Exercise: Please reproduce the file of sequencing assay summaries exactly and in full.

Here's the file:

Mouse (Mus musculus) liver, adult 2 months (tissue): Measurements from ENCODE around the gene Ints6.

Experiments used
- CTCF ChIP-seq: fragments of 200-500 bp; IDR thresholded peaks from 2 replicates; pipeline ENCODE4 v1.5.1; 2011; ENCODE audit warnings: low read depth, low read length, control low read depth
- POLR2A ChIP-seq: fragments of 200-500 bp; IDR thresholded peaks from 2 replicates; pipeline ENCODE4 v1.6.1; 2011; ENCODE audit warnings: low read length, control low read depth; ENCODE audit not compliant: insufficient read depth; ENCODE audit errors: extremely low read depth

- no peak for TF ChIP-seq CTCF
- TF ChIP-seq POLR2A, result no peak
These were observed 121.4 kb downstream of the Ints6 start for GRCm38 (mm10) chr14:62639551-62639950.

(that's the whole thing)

Mouse (Mus musculus) liver, adult 2 months (tissue): Measurements from ENCODE around the gene Ints6.

Experiments used
- CTCF ChIP-seq: fragments of 200-500 bp; IDR thresholded peaks from 2 replicates; pipeline ENCODE4 v1.5.1; 2011; ENCODE audit warnings: low read depth, low read length, control low read depth
- POLR2A ChIP-seq: fragments of 200-500 bp; IDR thresholded peaks from 2 replicates; pipeline ENCODE4 v1.6.1; 2011; ENCODE audit warnings: low read length, control low read depth; ENCODE audit not compliant: insufficient read depth; ENCODE audit errors: extremely low read depth

- no peak for TF ChIP-seq CTCF
- TF ChIP-seq POLR2A, result no peak
These were observed 121.4 kb downstream of the Ints6 start for GRCm38 (mm10) chr14:62639551-62639950.